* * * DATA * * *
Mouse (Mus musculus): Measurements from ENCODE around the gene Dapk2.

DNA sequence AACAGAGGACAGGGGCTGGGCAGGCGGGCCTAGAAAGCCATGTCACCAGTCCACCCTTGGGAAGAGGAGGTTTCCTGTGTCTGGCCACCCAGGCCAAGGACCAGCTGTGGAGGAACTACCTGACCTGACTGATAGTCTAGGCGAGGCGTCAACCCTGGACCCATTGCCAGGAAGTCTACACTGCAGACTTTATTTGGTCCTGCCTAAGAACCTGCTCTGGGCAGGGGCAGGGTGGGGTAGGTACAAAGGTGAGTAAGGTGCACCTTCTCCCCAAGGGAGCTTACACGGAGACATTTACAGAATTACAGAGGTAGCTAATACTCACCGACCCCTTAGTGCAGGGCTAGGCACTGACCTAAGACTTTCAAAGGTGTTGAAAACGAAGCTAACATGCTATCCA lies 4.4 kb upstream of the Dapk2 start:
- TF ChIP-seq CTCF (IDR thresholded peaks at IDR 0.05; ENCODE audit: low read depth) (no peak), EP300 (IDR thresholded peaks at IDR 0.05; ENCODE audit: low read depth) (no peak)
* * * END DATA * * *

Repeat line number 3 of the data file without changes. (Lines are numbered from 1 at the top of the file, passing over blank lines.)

- TF ChIP-seq CTCF (IDR thresholded peaks at IDR 0.05; ENCODE audit: low read depth) (no peak), EP300 (IDR thresholded peaks at IDR 0.05; ENCODE audit: low read depth) (no peak)